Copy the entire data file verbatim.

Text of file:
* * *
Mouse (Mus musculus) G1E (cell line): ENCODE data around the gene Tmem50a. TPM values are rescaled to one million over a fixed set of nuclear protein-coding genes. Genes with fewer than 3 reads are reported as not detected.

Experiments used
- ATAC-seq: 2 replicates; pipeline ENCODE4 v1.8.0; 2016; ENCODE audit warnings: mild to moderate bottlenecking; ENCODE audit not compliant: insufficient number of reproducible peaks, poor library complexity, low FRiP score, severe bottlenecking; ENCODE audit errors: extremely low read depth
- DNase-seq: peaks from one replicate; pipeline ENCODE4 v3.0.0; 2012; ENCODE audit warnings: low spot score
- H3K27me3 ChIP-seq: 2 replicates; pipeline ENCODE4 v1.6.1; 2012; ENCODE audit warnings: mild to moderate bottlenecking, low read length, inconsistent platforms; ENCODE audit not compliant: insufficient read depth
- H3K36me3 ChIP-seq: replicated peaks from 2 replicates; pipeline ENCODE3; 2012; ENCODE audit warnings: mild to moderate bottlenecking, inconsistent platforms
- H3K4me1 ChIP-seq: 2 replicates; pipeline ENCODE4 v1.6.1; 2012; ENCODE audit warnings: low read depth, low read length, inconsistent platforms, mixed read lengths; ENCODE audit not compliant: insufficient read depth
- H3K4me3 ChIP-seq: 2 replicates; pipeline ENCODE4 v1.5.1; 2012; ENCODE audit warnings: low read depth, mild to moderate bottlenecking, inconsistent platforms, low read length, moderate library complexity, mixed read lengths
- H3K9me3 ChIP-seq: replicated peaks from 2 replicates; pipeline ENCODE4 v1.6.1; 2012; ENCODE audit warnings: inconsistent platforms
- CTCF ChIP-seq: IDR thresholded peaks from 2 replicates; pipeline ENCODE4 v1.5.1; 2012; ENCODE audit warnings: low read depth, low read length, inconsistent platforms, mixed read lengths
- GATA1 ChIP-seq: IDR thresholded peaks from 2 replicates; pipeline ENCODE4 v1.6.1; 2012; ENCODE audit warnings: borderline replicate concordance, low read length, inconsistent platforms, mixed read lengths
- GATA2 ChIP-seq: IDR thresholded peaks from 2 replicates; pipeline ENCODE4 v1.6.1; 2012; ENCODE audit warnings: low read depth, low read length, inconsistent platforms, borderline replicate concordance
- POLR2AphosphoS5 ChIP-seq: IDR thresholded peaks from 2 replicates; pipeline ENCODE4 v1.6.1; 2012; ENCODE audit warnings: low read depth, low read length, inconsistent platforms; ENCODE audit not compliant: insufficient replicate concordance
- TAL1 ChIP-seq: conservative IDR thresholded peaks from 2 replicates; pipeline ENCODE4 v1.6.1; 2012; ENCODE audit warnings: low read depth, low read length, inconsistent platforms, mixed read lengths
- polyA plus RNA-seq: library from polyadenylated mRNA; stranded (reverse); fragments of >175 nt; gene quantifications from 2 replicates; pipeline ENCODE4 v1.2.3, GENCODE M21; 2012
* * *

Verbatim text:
Mouse (Mus musculus) G1E (cell line): ENCODE data around the gene Tmem50a. TPM values are rescaled to one million over a fixed set of nuclear protein-coding genes. Genes with fewer than 3 reads are reported as not detected.

Experiments used
- ATAC-seq: 2 replicates; pipeline ENCODE4 v1.8.0; 2016; ENCODE audit warnings: mild to moderate bottlenecking; ENCODE audit not compliant: insufficient number of reproducible peaks, poor library complexity, low FRiP score, severe bottlenecking; ENCODE audit errors: extremely low read depth
- DNase-seq: peaks from one replicate; pipeline ENCODE4 v3.0.0; 2012; ENCODE audit warnings: low spot score
- H3K27me3 ChIP-seq: 2 replicates; pipeline ENCODE4 v1.6.1; 2012; ENCODE audit warnings: mild to moderate bottlenecking, low read length, inconsistent platforms; ENCODE audit not compliant: insufficient read depth
- H3K36me3 ChIP-seq: replicated peaks from 2 replicates; pipeline ENCODE3; 2012; ENCODE audit warnings: mild to moderate bottlenecking, inconsistent platforms
- H3K4me1 ChIP-seq: 2 replicates; pipeline ENCODE4 v1.6.1; 2012; ENCODE audit warnings: low read depth, low read length, inconsistent platforms, mixed read lengths; ENCODE audit not compliant: insufficient read depth
- H3K4me3 ChIP-seq: 2 replicates; pipeline ENCODE4 v1.5.1; 2012; ENCODE audit warnings: low read depth, mild to moderate bottlenecking, inconsistent platforms, low read length, moderate library complexity, mixed read lengths
- H3K9me3 ChIP-seq: replicated peaks from 2 replicates; pipeline ENCODE4 v1.6.1; 2012; ENCODE audit warnings: inconsistent platforms
- CTCF ChIP-seq: IDR thresholded peaks from 2 replicates; pipeline ENCODE4 v1.5.1; 2012; ENCODE audit warnings: low read depth, low read length, inconsistent platforms, mixed read lengths
- GATA1 ChIP-seq: IDR thresholded peaks from 2 replicates; pipeline ENCODE4 v1.6.1; 2012; ENCODE audit warnings: borderline replicate concordance, low read length, inconsistent platforms, mixed read lengths
- GATA2 ChIP-seq: IDR thresholded peaks from 2 replicates; pipeline ENCODE4 v1.6.1; 2012; ENCODE audit warnings: low read depth, low read length, inconsistent platforms, borderline replicate concordance
- POLR2AphosphoS5 ChIP-seq: IDR thresholded peaks from 2 replicates; pipeline ENCODE4 v1.6.1; 2012; ENCODE audit warnings: low read depth, low read length, inconsistent platforms; ENCODE audit not compliant: insufficient replicate concordance
- TAL1 ChIP-seq: conservative IDR thresholded peaks from 2 replicates; pipeline ENCODE4 v1.6.1; 2012; ENCODE audit warnings: low read depth, low read length, inconsistent platforms, mixed read lengths
- polyA plus RNA-seq: library from polyadenylated mRNA; stranded (reverse); fragments of >175 nt; gene quantifications from 2 replicates; pipeline ENCODE4 v1.2.3, GENCODE M21; 2012